“Yet not I but through Christ in me.” – As I ponder these words I realize that if I want to live my life in according to Your will, it comes down to a decision I must take. I must take it with every step, every thought, every action. The onus is on me to make the decision, either to go my own way or stay in the the way of Christ and benefit from the grace that covers me there. It is not enough to know that God has infinite power. It is not enough to say that I have experienced that power in the past. That power is only available if I walk in Jesus’ will. If I choose to follow You, You will release all the power for me to do that and far more than I could dream is possible. You will convict me and remind me of the fact that I am wandering off, but You will never force me to take the right decisions. The motivation to do that is huge though, because it draws me back into the arms of Your love. Not that You ever stop loving me, but when I move away from You, I stop experiencing the joy and power of Your presence and love. Thank you Lord for reminding me of all this today.
Back to Isaiah. We come now to Chapters 36 -39, which are a narrative link between the first half of Isaiah, where Assyria features as the aggressor to the second half which looks forward to Babylon ‘s invasion and the exile. Let’s read this one step at a time and see what Jesus is saying to us.
As the Assyrian forces surround Jerusalem, the “Field Commander” addresses King Hezekaiah, who is Ahaz’s son and the present ruler in Judah, Chapter 36:1-20 deals with what this fellow says and Hezekiah’s response follows in the next chapters. I found this address interesting as an example of how Satan tries to subvert our trust in God, because that is what he is trying to do. The key word is “trust”, repeated several times. If this Field Commander can break Hezekiah’s trust in God then he is going to be able to overcome Judah. So what does he say? Read through the passage and see what he says and how what the he says can relate to what Satan may be saying to you today.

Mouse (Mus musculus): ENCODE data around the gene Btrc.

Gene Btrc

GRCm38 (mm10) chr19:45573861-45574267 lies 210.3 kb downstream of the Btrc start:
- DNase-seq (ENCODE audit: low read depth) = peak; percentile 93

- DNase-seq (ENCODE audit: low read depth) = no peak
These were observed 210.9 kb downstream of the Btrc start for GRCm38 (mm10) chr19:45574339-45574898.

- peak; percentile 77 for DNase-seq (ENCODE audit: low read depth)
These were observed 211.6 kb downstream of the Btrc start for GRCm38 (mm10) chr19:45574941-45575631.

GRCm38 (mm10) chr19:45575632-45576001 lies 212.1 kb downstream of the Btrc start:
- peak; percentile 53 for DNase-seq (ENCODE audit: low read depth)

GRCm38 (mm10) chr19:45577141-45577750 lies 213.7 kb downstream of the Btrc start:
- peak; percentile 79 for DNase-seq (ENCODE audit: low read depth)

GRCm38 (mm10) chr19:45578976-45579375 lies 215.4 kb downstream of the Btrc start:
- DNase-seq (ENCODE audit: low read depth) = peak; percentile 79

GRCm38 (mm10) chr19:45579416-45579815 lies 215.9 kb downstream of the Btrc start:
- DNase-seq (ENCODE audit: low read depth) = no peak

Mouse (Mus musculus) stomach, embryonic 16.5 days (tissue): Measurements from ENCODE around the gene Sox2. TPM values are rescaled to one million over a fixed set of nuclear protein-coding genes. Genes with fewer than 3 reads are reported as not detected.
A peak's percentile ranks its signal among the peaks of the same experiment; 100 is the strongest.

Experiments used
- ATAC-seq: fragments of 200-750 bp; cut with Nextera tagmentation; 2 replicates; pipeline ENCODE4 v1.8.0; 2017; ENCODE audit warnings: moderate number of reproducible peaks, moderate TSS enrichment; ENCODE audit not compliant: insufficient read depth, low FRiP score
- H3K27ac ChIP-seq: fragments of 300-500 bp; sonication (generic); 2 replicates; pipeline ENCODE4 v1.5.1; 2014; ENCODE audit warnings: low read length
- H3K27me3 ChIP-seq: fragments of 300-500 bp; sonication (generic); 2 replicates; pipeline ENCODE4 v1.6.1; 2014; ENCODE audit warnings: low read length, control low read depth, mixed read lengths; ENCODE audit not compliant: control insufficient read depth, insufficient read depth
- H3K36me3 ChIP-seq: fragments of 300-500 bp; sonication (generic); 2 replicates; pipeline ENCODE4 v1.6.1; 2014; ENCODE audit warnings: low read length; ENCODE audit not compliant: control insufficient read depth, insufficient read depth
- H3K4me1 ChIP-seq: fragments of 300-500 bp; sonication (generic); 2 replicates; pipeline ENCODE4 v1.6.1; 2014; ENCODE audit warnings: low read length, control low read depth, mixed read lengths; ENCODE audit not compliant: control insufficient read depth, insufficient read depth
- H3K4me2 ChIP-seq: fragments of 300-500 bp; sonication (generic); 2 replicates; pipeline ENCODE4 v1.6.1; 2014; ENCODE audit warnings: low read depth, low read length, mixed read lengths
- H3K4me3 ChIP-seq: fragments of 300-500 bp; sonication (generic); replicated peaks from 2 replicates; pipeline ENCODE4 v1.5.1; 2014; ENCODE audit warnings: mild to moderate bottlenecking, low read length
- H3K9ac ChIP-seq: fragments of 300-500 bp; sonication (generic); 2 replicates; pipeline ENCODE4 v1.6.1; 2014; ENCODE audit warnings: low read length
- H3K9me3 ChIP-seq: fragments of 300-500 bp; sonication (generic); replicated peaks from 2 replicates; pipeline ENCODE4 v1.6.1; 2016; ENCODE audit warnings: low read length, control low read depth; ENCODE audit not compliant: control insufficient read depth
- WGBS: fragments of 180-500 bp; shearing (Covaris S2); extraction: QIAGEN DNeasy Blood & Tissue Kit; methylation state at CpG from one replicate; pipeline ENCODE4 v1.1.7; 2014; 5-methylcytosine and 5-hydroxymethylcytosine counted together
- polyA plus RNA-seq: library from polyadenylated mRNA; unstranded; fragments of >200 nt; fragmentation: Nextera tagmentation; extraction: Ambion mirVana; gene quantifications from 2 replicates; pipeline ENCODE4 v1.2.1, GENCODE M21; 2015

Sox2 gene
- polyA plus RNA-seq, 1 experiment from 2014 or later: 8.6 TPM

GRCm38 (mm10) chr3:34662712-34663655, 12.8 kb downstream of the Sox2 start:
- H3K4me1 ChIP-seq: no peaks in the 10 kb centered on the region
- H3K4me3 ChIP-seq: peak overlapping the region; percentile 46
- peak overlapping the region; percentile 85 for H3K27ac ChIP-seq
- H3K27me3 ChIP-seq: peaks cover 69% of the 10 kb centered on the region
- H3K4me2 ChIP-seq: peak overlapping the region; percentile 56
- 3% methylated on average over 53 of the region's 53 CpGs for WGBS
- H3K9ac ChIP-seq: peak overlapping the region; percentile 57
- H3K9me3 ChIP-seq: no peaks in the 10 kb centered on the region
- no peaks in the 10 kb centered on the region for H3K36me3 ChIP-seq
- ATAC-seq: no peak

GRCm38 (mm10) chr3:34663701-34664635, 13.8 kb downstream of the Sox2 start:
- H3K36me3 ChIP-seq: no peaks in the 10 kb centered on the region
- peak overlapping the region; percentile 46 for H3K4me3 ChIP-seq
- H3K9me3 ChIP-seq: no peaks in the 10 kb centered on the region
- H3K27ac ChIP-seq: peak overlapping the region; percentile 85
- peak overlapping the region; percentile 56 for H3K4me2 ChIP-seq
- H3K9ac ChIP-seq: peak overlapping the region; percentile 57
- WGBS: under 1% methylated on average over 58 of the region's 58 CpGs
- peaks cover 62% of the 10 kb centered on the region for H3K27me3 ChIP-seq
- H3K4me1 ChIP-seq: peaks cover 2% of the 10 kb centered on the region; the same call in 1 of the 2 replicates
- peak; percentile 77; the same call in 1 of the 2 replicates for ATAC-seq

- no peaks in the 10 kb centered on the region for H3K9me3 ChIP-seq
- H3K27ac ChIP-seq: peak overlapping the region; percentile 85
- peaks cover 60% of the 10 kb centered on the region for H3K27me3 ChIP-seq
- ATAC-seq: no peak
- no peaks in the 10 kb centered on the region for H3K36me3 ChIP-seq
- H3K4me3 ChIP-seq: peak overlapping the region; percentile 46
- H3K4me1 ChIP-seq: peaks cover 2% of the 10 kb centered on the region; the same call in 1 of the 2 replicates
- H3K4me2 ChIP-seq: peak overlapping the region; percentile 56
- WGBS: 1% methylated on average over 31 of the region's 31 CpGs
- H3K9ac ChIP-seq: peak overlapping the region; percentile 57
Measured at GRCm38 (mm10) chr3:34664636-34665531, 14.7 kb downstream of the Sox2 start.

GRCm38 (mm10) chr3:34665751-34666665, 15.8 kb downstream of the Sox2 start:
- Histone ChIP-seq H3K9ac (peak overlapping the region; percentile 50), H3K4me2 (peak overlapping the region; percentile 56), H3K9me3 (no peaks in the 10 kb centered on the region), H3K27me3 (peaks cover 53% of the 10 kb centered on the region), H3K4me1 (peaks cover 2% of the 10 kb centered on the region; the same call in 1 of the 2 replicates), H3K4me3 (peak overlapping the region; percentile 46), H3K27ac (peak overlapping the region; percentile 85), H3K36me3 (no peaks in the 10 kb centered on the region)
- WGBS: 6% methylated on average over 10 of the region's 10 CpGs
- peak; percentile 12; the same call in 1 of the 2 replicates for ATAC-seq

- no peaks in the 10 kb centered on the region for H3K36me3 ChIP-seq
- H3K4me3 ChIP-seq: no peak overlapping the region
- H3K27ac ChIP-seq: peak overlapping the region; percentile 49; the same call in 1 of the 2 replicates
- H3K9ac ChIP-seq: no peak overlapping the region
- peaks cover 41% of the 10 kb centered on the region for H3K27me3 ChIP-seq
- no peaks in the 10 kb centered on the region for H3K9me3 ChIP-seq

Here is what I saw:
1. Who are you depending on? vs 5, Yes, who are you depending on, that is the question for all of us?
2. Is he depending on Egypt? Well the temptation has been to do that. I suppose today, Egypt represents anyone who appears to have the ability to help us.
3. Then he casts doubt on Hezekiah’s trust in God. The incident he wrongly interprets in vs 7 refers to Hezekaiah’s removing “illegal” places of worship to force the people to worship at the temple in Jerusalem, which was God’s instruction.
4. Then he actually claims he is acting on the Lord’s instruction, v 10.
5. He then addresses the other Israelites who are listening, to try and subvert them so that they will put pressure on Hezekiah to surrender. He first threatens them personally, vs 12 Then he claims the king is deceiving them because he cannot deliver them, vs 14. He then mocks Hezekaiah’s trust in God. vs 15. He tries to offer them another land. vv 16,17. This is a huge attack on God because they were already living in the “Promised Land”, so he is attacking the very plan of God. Finally he mocks Yahweh himself by suggesting Hezekaiah is wasting his time in trusting God, because God is no better than the idols of the other nations. vv 18,19.
So what is all this about? Trust (faith) is the vital link we have with God. “For it is by grace you have been saved, through faith”, Ephes. 2:8. It is the means through which we are saved. It does not stop there, however. Our whole relationship with God is based on our trust in Him. The most important work He is doing in each one of our lives is to help our faith to strengthen. On the other hand if Satan can attack our faith and cause us to doubt, maybe trust God less or trust other things instead of Him, he is weakening the whole of the Church as well as each of us individually.
Now all these things that we read here represent ways that Satan uses to attack our trust in God. That is why it is so useful to read this passage because the best way to fight the enemy is to get to know his methods.
I pondered over this reading and realized how easily I trust in other things than God. When there is a medical crisis, or financial or anything else which threatens me, I find myself immediately starting to think who can help me. This seldom starts with God. Should we not consult medics, use medicines, find financial advice then? Of course not, God is the one who provides them for us. The question is, who are you trusting in? Are you lending your ears to wrong advice? Do you start doubting all sorts of things?
A very interesting passage that caused me to have lots to think about.